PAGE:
AUSTIN (KXAN) — A nationwide survey of transgender people in the U.S. launched Wednesday, and the team behind it hopes for a successful follow-up to the 2015 U.S. Trans Survey.

The results of the 2022 U.S. Trans Survey will give researchers a point of comparison to the 2015 results. It also asks several new questions not previously covered, such as how the transgender community handled the COVID-19 pandemic.

Josie Caballero, director of the USTS for the National Center for Transgender Equality (NCTE), said that information gleaned from the survey will help the public understand transgender lives and experiences.

“It fills in some of the large gaps in research about trans people, and it provides a critical tool for researchers, policymakers and advocates seeking to better understand the needs of trans people,” Caballero said. “We are very hopeful to continue the massive outpouring of people who are taking the survey as we speak.”

In 2015, 28,000 people took the survey. Prior to Wednesday, 36,000 people pledged to take the survey.

Caballero understands that others in her community may be hesitant to participate in the study.

“One of my big goals was to make this a community-led survey, by trans people for trans people, to help build trust in our community,” Caballero said. “We made sure to connect with queer and trans national organizations. We were able to get the survey in the hands of community leaders to help the community understand the importance of this survey.”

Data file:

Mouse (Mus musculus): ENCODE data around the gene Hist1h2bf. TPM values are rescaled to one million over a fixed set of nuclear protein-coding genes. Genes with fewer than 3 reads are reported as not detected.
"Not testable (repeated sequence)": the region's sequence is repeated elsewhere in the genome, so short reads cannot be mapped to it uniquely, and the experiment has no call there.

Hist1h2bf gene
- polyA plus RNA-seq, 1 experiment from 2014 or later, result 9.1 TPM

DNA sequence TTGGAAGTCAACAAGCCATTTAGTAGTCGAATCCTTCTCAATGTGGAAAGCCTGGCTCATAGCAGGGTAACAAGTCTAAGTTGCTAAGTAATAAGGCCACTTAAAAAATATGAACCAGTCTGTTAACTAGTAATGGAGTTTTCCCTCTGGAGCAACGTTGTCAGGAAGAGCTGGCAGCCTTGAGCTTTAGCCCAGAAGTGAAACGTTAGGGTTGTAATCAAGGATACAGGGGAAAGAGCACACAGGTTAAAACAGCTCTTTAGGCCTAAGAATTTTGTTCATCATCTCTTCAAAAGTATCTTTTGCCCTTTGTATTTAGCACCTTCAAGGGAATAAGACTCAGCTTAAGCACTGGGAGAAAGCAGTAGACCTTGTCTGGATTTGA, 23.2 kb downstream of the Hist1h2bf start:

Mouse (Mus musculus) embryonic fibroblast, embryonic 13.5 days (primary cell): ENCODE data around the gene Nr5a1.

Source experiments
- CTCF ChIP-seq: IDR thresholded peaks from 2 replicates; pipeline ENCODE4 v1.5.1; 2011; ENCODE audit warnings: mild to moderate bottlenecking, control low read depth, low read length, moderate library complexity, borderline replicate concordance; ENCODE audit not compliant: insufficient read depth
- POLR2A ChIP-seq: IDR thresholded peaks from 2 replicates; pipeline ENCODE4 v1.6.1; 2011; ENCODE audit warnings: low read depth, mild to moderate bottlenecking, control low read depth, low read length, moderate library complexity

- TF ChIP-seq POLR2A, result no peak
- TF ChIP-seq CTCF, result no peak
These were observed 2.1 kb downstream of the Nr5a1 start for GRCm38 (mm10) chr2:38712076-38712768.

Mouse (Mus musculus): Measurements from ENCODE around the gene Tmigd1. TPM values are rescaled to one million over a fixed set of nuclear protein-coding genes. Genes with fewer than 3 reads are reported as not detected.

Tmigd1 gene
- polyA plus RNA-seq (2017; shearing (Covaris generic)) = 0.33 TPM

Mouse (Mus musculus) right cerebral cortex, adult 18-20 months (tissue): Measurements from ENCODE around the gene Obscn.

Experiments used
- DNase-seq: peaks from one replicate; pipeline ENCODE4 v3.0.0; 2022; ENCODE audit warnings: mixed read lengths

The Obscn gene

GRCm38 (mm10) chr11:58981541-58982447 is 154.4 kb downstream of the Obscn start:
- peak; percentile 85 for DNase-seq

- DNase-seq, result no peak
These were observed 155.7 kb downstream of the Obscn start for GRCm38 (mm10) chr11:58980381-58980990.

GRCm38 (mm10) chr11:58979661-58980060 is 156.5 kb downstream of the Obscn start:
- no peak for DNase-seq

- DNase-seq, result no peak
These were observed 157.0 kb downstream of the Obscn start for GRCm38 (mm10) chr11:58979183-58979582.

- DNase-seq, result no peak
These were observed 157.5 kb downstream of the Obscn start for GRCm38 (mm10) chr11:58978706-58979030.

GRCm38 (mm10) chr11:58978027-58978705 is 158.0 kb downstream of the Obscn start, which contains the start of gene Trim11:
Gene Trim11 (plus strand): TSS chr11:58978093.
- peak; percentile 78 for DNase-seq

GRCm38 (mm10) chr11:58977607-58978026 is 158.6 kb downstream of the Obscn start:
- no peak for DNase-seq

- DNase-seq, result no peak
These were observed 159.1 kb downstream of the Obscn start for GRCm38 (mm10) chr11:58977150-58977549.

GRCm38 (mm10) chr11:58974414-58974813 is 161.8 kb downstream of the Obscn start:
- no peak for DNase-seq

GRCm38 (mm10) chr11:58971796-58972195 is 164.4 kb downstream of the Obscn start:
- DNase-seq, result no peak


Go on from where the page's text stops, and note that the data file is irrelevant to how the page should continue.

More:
The NCTE partnered with the TransLatin@ Coalition, the National Black Trans Advocacy Coalition and the National Queer Asian Pacific Islander Alliance, among other organizations.

“2015 was a different world than it is right now in 2022. Non-binary identities have really come forth in such a strong and beautiful way that we have actually expanded our section on gender identity and expression. We wanted to make sure everybody in the survey was seen,” Caballero said.

She isn’t worried about non-transgender people taking the survey, as the team built-in safeguards to identify bad-faith behavior.

“It helps inform our population and we will have a breakout report for the state. Your data will help inform Texans and lawmakers about the direct impacts of trans social outcomes. It isn’t just going into a larger pool, so please take the survey.”

“The 2022 survey, I saw it on all of my social media, but I also got it sent to me by friends,” said Austin minister Rev. Remington Johnson. “I think the trans community is wary when people ask for our information. I understand the safeguards that in that are in place, but at the same time, this is all happening within the backdrop of a growing political and civil climate that is particularly unwelcome to trans people.”

Johnson plans to take the survey and hopes that the rest of Austin’s transgender community also participates.

“The reason that this survey is important is because numbers matter, data matters. It isn’t so much about who one individual trans person is, but that we collectively are sharing our data. When an allocation of funds, private or public, happens, this survey helps direct where those funds may go so that our communities get more help, and more of us can thrive,” Johnson said.